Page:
Via JeffZ, a description of the mind-numbing ignorance inculcated by grad school in the United States:

If ever there were a monument to tragedy, it is … The Department of Politics at Princeton[. P]erhaps the finest in the nation, which makes it even more representative of the scandal that American political science has become. Teaching here is dominated by the fetishizing of certain methods, a cold shoulder to theory and the abandonment of reality. The result is a combination of model-made abstraction and number-numbing specificity that has made political science irrelevant to politicians, policy makers and, lest we forget, the general public.

How do political science departments manage to pull off this scam? How do they seduce thoughtful graduate students into a world pathetically at odds with the reality they claim to represent?

This is how: Take a very bright, young graduate student. If someone that fresh has spent the first two years of the Ph.D. program in politics taking six classes in quantitative and formal methods as well as compulsory seminar classes on the “canon,” she has little time for substantive classes that give her a theoretical background on the questions she will ultimately answer in her dissertation. The results are devastating. Not only does the post-generals dissertation-ready student have little sense of the “reality” she wishes to study, she is woefully short of a theoretical framework.

What she will have is a strong understanding of this animal called “methods.” But it’s only some parts of this animal that she will know well. If we were actually exposed to the entire range of methods that understanding politics involves, we would learn archival research, ethnography and interview techniques in addition to the undeniably useful methods of game theory and statistics. What we learn instead are six classes of this quantitative stuff, and one class, if at all, on an all-encompassing beast named “qualitative methods.”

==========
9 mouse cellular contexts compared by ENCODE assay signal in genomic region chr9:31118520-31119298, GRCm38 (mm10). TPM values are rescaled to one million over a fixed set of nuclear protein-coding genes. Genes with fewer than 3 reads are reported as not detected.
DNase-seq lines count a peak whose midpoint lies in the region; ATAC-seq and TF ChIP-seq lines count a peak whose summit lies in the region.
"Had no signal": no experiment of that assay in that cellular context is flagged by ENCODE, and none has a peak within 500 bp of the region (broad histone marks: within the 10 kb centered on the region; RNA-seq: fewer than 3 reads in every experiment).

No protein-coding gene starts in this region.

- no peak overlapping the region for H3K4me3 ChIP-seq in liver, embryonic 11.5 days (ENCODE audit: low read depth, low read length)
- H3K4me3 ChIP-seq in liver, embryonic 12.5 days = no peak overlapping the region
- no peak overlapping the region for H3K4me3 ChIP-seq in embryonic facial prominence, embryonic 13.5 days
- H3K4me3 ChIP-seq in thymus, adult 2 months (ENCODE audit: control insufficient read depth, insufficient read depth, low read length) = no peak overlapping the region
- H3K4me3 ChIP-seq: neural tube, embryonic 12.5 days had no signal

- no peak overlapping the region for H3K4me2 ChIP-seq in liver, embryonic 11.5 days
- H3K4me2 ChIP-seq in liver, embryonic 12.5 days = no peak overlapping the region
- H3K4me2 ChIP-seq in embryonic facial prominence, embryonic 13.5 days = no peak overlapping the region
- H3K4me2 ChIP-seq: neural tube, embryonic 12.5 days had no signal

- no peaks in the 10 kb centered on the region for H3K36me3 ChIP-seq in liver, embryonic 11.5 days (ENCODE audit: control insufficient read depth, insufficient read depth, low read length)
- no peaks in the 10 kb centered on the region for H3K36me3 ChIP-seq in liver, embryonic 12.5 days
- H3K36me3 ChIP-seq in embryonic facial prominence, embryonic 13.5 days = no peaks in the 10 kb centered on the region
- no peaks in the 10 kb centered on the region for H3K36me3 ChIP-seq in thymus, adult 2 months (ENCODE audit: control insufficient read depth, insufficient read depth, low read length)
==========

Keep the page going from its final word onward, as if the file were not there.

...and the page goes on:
Added to the department’s preference for certain quantitative and formal methods is the unsaid belief that empirical political science must be divorced from normative concerns. In this view, the study of politics is a purely descriptive exercise. Questions of “good” and “bad” are parceled into “political theory,” a subfield hermetically sealed from the rest of the discipline.

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